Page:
Is now a good time to buy U.S. ETFs?

“Now is as good a time as any”

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by

From the Summer 2015 issue of the magazine.

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(Cultura Travel/WALTER ZERLA)

(Cultura Travel/WALTER ZERLA)

Q: Given the low Canadian dollar and what appears to be an inflated U.S. stock market, is now still a good time to buy U.S. ETFs? It seems to me that someday the Canadian dollar will rise and one could lose much of the value of their original purchase.

—Michael Dillon, Kelowna, B.C.

A: If you’re investing for the long haul and it isn’t a big lump sum amount, now is as good a time as any to buy U.S. ETFs. Why do I say that with such confidence? Because I’m not a market timer. I think it is almost impossible to predict where the market will move in the short term. There are those who cite the Shiller P/E to support the view that the market is inflated. And others, like Terry Shaunessy of Shaunessy Investment Counsel, who disagree. “Both the S&P 500 and large-cap international markets continue to look attractive as the companies that dominate these indexes are global companies that sell their products worldwide, such as Apple in the U.S. or Nestlé in Europe,” he says. The second issue you raise, currency risk, is surprisingly easy to manage with ETFs. The major providers, iShares and Vanguard, both have U.S. ETFs that are hedged, eliminating the effects of foreign exchange, both positive and negative.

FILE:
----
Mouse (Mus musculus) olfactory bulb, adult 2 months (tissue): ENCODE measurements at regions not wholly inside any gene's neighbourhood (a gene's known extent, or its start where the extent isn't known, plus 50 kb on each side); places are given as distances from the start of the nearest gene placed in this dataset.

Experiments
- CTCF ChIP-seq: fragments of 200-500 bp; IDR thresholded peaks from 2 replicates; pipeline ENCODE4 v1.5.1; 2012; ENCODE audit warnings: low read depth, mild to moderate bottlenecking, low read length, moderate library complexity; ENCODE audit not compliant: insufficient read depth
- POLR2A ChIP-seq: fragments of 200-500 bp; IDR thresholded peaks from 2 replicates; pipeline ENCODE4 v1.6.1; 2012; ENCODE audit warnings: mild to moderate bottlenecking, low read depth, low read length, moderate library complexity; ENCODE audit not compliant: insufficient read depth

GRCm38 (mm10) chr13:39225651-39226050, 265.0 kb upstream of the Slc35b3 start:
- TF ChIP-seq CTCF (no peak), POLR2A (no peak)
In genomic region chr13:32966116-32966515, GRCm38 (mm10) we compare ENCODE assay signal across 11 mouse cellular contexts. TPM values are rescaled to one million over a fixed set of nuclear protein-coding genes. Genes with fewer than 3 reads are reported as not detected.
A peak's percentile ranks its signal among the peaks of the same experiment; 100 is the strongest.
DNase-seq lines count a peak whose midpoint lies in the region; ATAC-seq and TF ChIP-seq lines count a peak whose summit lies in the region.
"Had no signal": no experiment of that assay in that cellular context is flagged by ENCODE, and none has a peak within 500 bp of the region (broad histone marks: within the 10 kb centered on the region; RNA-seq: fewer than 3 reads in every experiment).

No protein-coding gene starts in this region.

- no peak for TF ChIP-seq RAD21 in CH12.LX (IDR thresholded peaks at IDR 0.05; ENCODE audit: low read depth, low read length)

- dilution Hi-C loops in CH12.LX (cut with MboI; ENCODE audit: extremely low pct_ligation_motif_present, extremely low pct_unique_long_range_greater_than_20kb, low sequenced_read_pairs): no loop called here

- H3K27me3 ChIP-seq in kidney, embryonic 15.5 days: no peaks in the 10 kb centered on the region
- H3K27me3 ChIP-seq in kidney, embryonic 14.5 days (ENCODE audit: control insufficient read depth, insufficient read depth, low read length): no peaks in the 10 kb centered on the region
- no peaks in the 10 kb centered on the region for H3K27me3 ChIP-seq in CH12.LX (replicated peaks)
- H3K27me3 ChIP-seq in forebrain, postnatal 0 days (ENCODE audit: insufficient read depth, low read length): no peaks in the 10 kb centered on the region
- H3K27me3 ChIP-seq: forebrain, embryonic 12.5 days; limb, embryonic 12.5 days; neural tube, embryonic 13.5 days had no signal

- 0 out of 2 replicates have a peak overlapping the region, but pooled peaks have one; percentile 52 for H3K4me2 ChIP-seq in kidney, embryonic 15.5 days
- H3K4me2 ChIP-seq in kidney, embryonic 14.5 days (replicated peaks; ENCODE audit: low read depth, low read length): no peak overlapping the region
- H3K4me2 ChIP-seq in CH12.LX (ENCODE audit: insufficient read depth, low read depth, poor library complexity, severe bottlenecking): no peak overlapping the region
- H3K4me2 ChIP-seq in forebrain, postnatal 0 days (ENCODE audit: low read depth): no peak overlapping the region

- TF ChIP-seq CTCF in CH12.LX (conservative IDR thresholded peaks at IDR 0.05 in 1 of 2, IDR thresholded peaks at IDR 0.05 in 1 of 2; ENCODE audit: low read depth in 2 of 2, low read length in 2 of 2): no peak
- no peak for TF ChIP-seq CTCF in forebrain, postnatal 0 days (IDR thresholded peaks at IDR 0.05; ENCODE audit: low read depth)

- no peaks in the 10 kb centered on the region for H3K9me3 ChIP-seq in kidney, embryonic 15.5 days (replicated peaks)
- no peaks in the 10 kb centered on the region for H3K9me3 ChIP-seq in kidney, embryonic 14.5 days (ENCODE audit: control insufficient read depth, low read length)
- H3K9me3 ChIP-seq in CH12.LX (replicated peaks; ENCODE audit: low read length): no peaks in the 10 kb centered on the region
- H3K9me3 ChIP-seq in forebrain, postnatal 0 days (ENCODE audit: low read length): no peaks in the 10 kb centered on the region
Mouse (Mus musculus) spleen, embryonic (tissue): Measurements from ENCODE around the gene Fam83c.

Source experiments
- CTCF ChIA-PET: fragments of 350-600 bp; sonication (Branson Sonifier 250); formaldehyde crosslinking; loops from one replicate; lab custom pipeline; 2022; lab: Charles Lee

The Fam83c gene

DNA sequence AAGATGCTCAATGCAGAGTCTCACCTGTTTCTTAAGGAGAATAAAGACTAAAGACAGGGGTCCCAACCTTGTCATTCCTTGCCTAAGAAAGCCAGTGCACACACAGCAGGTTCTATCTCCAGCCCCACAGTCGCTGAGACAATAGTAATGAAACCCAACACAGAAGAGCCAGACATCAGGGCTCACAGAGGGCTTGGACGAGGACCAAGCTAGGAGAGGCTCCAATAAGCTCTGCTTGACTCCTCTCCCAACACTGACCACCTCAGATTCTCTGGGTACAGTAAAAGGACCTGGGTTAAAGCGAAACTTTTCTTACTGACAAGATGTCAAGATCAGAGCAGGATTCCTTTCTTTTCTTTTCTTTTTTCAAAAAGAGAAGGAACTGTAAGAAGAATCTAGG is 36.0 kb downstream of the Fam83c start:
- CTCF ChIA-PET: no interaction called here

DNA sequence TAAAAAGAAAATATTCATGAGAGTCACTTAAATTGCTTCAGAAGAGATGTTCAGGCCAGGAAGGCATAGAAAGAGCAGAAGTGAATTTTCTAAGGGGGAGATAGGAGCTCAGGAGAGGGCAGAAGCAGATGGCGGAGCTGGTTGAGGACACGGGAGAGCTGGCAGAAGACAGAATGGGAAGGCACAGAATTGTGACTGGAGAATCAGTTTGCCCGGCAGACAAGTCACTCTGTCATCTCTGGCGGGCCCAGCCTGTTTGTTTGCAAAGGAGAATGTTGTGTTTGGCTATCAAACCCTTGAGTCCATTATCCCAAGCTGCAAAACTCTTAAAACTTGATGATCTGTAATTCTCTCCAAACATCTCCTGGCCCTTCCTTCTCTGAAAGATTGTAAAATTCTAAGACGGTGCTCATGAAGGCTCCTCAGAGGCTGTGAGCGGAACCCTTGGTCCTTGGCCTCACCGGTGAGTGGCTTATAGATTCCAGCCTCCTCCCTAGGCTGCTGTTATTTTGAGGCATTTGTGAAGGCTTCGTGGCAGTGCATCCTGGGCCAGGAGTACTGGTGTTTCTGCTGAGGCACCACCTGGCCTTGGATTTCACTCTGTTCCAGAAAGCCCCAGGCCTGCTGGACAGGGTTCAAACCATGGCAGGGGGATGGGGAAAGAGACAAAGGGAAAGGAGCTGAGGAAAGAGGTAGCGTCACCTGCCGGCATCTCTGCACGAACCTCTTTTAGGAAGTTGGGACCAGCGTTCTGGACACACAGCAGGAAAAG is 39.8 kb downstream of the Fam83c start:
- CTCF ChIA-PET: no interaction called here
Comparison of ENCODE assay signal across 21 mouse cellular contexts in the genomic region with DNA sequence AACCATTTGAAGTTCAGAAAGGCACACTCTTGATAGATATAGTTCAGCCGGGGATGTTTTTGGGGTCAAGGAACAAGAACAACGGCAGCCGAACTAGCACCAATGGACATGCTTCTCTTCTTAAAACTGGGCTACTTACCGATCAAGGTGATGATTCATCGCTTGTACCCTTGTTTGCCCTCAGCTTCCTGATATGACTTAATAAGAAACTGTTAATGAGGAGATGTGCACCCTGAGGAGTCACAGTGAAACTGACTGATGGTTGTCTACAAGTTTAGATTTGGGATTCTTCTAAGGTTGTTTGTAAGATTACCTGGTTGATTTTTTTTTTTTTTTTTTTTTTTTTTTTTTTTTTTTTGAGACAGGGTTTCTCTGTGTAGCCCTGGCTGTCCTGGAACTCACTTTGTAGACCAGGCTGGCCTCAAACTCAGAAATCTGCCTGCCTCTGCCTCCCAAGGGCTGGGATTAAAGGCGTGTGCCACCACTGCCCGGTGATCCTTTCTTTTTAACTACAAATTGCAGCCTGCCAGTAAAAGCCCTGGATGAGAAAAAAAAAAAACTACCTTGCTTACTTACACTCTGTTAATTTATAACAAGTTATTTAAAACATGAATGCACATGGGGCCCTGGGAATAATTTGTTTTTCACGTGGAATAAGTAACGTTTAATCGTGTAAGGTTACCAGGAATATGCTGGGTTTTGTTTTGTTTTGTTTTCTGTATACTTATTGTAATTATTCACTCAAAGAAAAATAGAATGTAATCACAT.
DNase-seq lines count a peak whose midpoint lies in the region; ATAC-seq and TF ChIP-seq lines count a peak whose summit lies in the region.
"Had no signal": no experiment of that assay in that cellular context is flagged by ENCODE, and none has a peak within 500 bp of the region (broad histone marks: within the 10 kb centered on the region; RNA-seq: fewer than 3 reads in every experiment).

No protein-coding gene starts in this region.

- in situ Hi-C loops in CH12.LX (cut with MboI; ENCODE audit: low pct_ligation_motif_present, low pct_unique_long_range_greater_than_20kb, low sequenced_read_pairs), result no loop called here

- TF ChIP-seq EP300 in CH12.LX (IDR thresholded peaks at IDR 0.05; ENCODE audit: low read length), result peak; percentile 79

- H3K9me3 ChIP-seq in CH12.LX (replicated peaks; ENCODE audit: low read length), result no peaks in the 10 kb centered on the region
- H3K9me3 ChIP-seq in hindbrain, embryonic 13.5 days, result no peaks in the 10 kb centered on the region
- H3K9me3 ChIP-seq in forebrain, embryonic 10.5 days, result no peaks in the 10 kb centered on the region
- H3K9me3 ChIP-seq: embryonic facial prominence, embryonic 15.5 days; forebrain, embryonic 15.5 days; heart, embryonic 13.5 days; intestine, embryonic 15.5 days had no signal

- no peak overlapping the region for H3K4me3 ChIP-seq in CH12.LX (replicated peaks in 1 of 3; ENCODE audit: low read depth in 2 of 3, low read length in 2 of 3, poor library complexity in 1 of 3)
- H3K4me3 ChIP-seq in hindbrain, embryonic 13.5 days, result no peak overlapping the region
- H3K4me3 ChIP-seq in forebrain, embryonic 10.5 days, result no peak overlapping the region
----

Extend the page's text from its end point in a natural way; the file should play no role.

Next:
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5 comments on “Is now a good time to buy U.S. ETFs?

  1. Umm. Normally I would agree with Bruce 100% and he makes good points but the market is in an extreme state of high prices and risk at the moment. Its too obvious to ignore. If you aren’t in the market yet, it wouldn’t hurt to wait a year. Otherwise, a new investor might get spooked from the markets for life which would be the real harm.

    And generally I think the unhedged ETFs are better long term if you have a balanced portfolio.

    Reply

    • Your ‘wait a year’ comment isn’t exactly right. If you are a long-term index investor, I would buy now otherwise you are just trying to time the market which is fruitless and that is the point Bruce is making. I have friends who have told me ‘the housing market is going to crash. I’m going to wait next year to buy a property.’ They’ve been saying that for a decade and have now missed the boat!

      I agree with your unhedged ETF comment.

      Reply

      • Reversion to the mean always prevails and we have just had a 6 year bull market. For sure, it may still go up (I can’t argue with that) but the odds are increasingly against you. Same with real estate.

        Reply

        • There are few ways to increase likelihood of increasing returns… One is to properly diversify, another is to spend as much time invested as possible. Do it now.

          Reply

  2. In an ideal world, I like to buy US stocks when the $C is a lot closer to parity. That way, when it reverts what seems to be the mean, I get an approximately (currently) 23% increase in the dividend, which more that makes up for the lack of eligible dividend credit. However, it is never an ideal world, so I am left with either investing at home, or accepting that I will pay that same 23% more in the stock price, after converting to $C. Of course, costs can be “re-claimed” on US taxes paid.

    Reply

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